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Bird legislation and protection

Animal trafficking is, along with drugs and weapons, one of the major illegal trades that occur daily in different areas of the planet. Many of the exotic birds that live in different homes come from places where they lived in the wild. The laws, rulings and agreements are intended to ensure the sustainability of these species at all costs and getting biodiversity conservation.

Many species of parrots have suffered excessive captures, dangerously decreasing their wild populations and placing them at the edge of endangered species. The red-tailed gray parrot (“Iacchus”) or Psittacus Erithacus, for example, was the second most traded psittacine worldwide during the 1982-1989 period.

In specialized shops you can find animals that come from legal imports or bred in captivity. The current trend is that the greatest possible number of birds come from breeding. In the United States the entry of wild animals is forbidden and the only birds that can be sold are those that derive from captive breeding. Unfortunately there are certain types of owners, customers and breeders, who are still looking to take animals away from their peaceful and quiet life in nature in order to bring them into captivity.


Among the laws that regulate the possession of exotic species there´s those that are part of the CITES (Convention on International Trade in Endangered Species of Wild Fauna and Flora”). This treaty is also known as the “Washington Convention”, for the city in which it was signed on March 3, 1973.

Bird rescueImageDeepwater Horizon Response.

CITES ( is there to ensure that international trade in species of wild animals and plants does not become a threat to their survival. An important fact is that since the enforcement of the Convention not one single species covered by the text has become extinguished. These species are listed in 3 appendices which are distinguished by different levels of protection needed by the animals and plants that comprise them:

Appendix I

Includes all endangered species. Trade in these species is allowed only under special circumstances.

toucanThe toucan is one of the protected species by the CITES 

Image / “cuatrok77″.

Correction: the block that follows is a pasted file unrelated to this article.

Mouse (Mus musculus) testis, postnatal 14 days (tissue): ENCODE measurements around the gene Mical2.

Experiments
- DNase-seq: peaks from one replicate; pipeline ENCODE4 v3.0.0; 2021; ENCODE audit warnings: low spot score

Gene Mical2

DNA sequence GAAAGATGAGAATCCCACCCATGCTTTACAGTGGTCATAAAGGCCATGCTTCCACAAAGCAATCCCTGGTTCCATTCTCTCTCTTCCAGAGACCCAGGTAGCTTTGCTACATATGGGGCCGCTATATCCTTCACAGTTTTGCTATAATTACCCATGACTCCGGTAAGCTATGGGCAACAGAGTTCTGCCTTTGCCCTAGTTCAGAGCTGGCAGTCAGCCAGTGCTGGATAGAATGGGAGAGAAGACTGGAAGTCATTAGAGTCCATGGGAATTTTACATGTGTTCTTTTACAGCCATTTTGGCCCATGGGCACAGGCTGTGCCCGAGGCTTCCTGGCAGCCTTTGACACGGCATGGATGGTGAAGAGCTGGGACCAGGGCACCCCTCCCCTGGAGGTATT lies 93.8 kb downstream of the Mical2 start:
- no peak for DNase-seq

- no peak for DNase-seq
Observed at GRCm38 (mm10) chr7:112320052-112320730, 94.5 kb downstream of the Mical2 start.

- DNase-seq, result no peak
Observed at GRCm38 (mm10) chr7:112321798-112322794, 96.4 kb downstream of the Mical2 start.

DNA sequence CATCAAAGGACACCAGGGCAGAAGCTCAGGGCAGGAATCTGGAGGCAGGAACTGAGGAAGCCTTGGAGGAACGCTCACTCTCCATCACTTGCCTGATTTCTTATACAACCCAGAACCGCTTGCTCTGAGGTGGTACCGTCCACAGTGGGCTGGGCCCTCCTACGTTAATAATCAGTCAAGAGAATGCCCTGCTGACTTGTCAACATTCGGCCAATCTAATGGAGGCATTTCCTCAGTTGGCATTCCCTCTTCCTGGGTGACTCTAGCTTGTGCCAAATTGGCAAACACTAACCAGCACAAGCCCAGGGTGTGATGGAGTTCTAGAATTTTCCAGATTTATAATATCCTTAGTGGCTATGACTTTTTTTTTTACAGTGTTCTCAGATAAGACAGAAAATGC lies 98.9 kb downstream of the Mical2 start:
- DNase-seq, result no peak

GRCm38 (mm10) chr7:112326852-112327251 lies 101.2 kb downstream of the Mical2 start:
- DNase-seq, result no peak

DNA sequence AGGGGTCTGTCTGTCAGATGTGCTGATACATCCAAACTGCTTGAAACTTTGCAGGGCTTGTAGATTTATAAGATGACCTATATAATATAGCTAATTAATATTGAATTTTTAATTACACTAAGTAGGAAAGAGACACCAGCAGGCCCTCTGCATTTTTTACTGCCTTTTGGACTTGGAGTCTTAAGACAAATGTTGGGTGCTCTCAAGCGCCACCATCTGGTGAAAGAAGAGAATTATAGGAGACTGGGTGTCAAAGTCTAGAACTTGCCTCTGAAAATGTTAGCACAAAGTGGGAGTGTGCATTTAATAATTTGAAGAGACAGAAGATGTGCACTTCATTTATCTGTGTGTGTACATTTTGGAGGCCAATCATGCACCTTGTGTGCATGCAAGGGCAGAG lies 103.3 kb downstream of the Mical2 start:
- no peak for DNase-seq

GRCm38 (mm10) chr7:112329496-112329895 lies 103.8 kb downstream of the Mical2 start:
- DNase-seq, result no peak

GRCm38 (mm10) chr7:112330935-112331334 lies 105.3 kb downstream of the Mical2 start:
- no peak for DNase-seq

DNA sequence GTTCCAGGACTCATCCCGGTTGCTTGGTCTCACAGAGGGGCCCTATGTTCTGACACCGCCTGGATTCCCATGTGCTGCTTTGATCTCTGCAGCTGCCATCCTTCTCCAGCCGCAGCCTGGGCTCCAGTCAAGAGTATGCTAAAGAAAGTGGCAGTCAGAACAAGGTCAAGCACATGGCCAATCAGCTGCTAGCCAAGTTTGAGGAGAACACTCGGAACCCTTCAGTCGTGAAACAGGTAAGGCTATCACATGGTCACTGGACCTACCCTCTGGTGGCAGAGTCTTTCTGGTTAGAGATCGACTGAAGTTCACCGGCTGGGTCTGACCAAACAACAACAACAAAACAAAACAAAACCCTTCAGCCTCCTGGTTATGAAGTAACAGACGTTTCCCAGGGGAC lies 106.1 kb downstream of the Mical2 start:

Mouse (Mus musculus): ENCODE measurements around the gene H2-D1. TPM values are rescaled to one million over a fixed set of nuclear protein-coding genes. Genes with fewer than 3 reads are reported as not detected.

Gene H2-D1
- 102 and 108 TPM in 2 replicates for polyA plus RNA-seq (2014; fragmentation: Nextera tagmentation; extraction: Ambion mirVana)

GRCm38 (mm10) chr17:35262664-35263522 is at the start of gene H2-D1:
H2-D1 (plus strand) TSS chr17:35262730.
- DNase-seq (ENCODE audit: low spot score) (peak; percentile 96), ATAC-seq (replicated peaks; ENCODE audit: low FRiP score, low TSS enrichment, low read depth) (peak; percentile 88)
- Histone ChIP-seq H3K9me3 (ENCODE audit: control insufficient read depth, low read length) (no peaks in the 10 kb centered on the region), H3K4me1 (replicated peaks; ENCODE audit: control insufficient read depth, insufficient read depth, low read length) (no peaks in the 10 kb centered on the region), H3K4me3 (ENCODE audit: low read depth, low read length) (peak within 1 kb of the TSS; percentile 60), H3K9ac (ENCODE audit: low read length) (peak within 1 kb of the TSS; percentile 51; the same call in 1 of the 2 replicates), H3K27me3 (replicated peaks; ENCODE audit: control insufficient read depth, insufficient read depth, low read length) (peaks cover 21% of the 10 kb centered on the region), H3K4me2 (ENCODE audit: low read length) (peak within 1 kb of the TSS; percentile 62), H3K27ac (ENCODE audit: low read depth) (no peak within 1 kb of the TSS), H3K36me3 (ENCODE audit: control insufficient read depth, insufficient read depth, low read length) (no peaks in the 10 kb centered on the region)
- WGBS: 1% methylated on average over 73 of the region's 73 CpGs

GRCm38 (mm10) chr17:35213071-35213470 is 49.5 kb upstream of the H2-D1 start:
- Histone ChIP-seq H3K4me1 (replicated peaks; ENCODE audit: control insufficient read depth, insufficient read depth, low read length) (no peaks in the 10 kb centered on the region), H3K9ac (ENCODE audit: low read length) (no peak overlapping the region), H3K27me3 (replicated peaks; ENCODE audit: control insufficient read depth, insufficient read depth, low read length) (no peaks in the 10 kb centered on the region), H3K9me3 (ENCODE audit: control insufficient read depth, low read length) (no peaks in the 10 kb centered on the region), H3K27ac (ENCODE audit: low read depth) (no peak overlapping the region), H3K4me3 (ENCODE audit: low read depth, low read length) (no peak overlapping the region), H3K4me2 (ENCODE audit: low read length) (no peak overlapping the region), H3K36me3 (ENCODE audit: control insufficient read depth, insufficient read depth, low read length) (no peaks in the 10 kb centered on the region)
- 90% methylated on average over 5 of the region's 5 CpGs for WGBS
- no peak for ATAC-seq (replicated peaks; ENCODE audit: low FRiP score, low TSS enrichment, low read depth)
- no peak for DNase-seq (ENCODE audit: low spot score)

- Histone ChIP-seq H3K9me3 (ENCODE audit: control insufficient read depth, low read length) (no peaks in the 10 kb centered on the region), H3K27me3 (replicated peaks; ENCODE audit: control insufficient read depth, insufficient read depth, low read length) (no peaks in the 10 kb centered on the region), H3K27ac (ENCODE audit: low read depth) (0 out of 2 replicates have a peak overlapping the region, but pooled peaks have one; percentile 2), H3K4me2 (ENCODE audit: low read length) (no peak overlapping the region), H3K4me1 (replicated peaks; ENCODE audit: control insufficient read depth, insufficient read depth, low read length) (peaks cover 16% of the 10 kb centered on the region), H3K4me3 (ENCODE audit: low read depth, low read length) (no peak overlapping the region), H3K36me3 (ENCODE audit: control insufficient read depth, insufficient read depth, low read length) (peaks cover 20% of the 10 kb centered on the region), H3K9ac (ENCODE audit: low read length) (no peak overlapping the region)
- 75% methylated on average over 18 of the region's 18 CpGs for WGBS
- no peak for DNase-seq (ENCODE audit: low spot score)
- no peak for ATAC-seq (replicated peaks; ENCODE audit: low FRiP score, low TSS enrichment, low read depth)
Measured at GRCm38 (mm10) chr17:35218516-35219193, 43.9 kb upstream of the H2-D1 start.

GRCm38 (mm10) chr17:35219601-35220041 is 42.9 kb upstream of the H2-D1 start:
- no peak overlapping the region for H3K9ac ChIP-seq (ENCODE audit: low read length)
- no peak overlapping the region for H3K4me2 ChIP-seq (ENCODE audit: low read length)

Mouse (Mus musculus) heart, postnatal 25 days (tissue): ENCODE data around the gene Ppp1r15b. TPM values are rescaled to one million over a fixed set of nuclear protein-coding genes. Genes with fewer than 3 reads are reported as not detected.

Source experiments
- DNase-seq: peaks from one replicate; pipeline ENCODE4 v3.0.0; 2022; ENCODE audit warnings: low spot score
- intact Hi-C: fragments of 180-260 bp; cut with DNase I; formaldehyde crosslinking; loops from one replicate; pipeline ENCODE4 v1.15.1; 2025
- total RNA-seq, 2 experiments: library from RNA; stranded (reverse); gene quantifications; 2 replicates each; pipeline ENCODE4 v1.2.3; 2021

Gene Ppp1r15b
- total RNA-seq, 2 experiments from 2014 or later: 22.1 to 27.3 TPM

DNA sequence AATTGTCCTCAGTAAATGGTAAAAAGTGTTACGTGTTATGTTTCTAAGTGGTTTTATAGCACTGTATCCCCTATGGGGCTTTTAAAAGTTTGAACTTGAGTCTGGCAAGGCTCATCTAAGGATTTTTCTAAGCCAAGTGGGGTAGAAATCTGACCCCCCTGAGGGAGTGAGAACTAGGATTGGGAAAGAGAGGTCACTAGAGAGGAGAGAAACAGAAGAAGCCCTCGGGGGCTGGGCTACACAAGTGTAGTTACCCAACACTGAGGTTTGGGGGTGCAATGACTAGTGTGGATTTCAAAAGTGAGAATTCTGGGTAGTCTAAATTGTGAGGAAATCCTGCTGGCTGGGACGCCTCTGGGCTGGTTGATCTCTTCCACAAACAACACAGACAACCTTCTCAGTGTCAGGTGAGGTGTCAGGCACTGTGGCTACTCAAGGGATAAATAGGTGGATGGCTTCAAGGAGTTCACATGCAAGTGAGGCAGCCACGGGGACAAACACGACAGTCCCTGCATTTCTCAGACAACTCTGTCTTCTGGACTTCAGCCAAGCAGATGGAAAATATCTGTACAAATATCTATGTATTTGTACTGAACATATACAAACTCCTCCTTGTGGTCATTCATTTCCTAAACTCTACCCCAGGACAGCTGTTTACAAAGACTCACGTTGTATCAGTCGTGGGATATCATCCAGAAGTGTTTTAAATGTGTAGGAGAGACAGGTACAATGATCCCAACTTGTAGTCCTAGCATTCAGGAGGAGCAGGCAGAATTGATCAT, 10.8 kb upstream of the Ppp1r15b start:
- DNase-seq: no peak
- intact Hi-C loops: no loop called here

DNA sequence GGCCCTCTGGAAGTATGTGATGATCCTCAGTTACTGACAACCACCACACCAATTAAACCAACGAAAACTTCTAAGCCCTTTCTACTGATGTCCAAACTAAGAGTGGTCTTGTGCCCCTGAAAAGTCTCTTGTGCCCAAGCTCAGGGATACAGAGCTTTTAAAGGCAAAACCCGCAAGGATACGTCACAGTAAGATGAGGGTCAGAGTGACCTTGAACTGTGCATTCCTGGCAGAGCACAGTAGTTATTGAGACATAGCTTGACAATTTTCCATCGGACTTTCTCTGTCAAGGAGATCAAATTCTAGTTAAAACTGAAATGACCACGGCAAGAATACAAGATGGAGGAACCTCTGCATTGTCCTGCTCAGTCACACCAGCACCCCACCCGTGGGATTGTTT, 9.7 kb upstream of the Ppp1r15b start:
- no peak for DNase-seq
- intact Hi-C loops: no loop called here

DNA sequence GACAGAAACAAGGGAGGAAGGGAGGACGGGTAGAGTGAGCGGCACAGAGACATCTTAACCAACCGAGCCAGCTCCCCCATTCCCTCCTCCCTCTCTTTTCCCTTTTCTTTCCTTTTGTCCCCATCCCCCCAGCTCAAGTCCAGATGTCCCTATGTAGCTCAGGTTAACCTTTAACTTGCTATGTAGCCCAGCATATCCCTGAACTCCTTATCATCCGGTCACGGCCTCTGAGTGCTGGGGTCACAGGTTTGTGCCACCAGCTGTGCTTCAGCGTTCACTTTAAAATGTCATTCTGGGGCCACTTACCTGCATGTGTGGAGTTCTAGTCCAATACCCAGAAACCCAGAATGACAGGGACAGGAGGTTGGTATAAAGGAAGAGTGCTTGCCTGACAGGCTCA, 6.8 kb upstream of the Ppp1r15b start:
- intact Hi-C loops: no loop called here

Appendix II

Includes those species not necessarily threatened with extinction, but trade must be controlled in order to avoid future survival problems.

Appendix III

Contains species that are protected in at least one country, which asks other countries to control the trade of these species. Before the animal´s transfer is allowed, the Scientific Authority shall verify whether the person proposed to have the specimen can take proper care for its physiological and behavioral needs. These species can only move if they were obtained legally and if the transport of the animal has a minimal risk of injury, health damage or abuse.


Despite all interventions to prevent this dirty business, we still hear news of animal seizures and illegal sales, as well as fines to traffic traders. When a specimen has been “ripped” from his place of origin illegally, their arrival at the new destination is traumatic. We should all contribute a bit to this cause denouncing these illegal moves to help many species to live happily in their homes and not ours. When buying an animal of a particular species, you must demand an invoice showing the animal CITE´S animal number and verifying if that species is actually listed in the appropriate CITES Appendix.

big cageImage / “Audrey”.

For a bird to be happy at a human home it´s important to try to maintain their conditions as natural and wild as possible, and studying everything that has to do with its species, care, feeding and disease.